March 18, 2019

An employee serving a probationary period bears the burden of establishing that his or her "dismissal was due to causes unrelated to work performance and/or improperly motivated"


In York v McGuire, 63 NY2d 760, the Court of Appeals set out the basic rule concerning the dismissal of probationary employees as follows: “After completing his or her minimum period of probation* and prior to completing his or her maximum period of probation, a probationary employee can be dismissed without a hearing and without a statement of reasons, as long as there is no proof that the dismissal was done for a constitutionally impermissible purpose, or in violation of statutory or decisional law, or the decision was made in bad faith.”

The New York State Office of Children and Family Services [OCFS] had appointed an individual [Probationer] to his position in December subject to his satisfactory completion of a one-year probationary period.** The following November OCFS terminated Probationer without notice and hearing.

Probationer then brought an action pursuant to CPLR Article 78 seeking, among other things, a court order annulling OCFS' decision to terminate his employment. OCFS filed its answer to Probationer's petition and Supreme Court ultimately granted OCFS' motion to dismiss Probationer's petition. Probationer appealed the Supreme Court's ruling.

The Appellate Division affirmed the lower court's decision, explaining "[a] probationary employee ... has no right to challenge his or her [timely] termination of [his or her probationary] employment absent a showing that the dismissal was done in bad faith or for an improper reason." Further, said the court, the probationary employee bears the burden of establishing that his or her "dismissal was due to causes unrelated to work performance and/or improperly motivated."

Further still, the record before the Appellate Division indicates Probationer violated certain policies of the OCFS facility at which he was serving and failed to document an incident when residents at the facility had engaged in prohibited activity and failed to counsel them after the incident. In addition, noted the court, Probationer was rated  unsatisfactory in four out of five categories in a performance evaluation.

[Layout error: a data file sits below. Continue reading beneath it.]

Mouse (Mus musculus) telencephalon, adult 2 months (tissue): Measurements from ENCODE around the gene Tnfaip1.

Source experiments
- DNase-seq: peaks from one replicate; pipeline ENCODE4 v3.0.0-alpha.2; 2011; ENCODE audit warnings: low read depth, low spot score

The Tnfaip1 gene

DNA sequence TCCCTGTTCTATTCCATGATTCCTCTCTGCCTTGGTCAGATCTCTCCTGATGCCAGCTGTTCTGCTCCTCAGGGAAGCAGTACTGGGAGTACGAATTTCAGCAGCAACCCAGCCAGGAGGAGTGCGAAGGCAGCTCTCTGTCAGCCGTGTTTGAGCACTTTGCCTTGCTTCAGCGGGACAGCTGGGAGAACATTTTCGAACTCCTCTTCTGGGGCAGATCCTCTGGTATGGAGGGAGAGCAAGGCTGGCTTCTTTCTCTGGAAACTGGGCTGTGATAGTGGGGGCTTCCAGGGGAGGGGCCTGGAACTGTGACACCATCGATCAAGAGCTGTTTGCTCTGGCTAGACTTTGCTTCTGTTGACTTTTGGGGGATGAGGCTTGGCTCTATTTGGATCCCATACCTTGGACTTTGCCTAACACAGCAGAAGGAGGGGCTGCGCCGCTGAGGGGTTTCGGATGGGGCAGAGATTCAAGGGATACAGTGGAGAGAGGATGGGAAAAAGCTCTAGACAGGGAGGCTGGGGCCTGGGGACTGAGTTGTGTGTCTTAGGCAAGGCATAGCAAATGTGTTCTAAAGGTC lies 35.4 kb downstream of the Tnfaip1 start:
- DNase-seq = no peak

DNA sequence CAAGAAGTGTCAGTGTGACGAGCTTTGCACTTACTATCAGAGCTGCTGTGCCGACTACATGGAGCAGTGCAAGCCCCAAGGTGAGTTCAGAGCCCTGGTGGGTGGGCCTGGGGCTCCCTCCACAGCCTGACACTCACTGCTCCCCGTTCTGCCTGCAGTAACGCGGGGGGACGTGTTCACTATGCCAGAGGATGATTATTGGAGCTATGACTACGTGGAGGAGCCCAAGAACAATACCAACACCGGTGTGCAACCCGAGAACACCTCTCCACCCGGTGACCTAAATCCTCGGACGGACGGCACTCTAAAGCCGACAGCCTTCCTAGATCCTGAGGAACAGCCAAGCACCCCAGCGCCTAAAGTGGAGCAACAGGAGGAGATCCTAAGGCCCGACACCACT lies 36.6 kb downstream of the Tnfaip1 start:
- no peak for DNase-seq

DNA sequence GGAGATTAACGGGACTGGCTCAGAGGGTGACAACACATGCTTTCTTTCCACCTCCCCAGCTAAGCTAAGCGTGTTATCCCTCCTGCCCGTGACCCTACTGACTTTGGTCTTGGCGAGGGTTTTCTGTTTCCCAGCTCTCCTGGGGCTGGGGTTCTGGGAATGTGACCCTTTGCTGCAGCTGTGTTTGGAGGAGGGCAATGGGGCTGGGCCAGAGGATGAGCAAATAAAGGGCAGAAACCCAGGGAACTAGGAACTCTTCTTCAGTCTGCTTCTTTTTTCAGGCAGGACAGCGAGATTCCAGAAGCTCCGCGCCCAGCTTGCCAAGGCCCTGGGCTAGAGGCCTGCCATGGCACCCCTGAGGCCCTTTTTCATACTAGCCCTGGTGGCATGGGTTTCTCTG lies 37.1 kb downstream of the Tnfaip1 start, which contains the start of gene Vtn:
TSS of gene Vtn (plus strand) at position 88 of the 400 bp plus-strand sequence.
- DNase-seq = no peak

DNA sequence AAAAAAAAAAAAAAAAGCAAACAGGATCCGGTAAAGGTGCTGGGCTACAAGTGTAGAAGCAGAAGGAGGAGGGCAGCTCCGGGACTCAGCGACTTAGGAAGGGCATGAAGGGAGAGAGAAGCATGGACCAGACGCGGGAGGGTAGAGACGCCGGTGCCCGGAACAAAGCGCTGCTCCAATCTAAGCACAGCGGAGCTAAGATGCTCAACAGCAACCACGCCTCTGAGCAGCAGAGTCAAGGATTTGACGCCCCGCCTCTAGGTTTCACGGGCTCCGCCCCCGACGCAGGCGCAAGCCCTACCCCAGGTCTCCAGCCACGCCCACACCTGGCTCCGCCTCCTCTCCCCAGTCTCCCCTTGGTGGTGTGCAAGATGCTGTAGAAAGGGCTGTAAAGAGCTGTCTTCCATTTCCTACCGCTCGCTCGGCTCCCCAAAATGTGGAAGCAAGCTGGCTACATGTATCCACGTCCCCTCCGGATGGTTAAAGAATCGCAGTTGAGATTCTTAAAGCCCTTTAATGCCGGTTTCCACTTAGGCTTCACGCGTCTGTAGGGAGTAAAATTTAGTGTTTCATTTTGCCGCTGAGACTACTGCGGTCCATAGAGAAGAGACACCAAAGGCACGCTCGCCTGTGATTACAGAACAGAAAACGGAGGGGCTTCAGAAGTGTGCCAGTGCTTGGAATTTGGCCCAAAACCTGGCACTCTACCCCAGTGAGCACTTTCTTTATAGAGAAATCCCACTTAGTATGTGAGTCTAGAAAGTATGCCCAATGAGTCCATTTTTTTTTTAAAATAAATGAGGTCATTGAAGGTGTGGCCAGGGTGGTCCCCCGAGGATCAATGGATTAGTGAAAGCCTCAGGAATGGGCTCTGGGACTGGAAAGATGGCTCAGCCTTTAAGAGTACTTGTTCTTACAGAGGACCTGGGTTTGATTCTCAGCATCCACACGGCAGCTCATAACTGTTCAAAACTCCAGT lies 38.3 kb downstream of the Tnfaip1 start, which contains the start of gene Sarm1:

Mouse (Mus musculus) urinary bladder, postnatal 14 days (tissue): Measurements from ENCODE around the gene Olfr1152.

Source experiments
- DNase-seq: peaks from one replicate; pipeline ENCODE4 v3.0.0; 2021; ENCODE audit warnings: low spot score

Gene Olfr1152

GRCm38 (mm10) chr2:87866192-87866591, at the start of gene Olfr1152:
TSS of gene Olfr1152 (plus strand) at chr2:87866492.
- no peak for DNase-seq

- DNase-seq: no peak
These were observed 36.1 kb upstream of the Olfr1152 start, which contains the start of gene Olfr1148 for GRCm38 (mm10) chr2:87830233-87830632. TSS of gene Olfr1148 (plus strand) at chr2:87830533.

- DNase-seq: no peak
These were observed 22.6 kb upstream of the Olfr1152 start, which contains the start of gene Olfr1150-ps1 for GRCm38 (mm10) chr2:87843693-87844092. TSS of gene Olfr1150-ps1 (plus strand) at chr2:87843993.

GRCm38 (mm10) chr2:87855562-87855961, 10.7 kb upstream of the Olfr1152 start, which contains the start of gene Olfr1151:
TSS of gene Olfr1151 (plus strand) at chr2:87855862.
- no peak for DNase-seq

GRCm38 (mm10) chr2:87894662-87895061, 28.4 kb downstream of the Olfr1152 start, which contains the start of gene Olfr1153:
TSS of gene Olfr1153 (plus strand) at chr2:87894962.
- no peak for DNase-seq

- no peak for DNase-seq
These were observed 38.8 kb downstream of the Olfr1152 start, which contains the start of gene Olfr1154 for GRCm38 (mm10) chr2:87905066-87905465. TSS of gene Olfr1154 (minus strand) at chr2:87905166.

The Appellate Division opined that such evidence of Probationer's unsatisfactory performance together with evidence of minor infractions committed by him, indicate that "his termination was made in good faith" and the fact that Probationer "received some favorable recommendations" does not constitute a showing of improper motivation or bad faith by OCFS in its decision to terminate Probationer's employment with it.

Concluding that Probationer "failed to tender sufficient evidence showing that his termination was due to improper reasons or done in bad faith," the Appellate Division ruled that Supreme Court correctly dismissed Probationer's petition.

* In contrast, should an appointing authority elect to terminate a probationary employee prior to the individual completing his or her minimum probationary period, the employee must be afforded “notice and hearing” in accordance with the terms of the controlling law or the relevant disciplinary procedure set out in a collective bargaining agreement. As the Court of Appeals held in York v McGuire, supra, if the probationer has not yet completed his or her minimum period probation, he or she is entitled to “notice and hearing” as a condition precedent to termination on the theory that the individual is entitled to a minimum period of service to demonstrate his or her ability to satisfactorily perform the duties of the position.

** Typically an employee's probationary period is established at "not less than X months and not more than Y months. If no minimum probationary period is specified and the appointment is simply made subject to the satisfactory completion of the employee's probationary period the only window of opportunity for termination without initiating disciplinary action occurs at the end of the probationary period. As the Appellate Division characterized Probationer's appointment as being "subject to [satisfactory completion of] a one-year probationary period," presumably his probationary period fell within the ambit of 4 NYCRR 4.5(b)(1) by operation of law.

The decision is posted on the Internet at:


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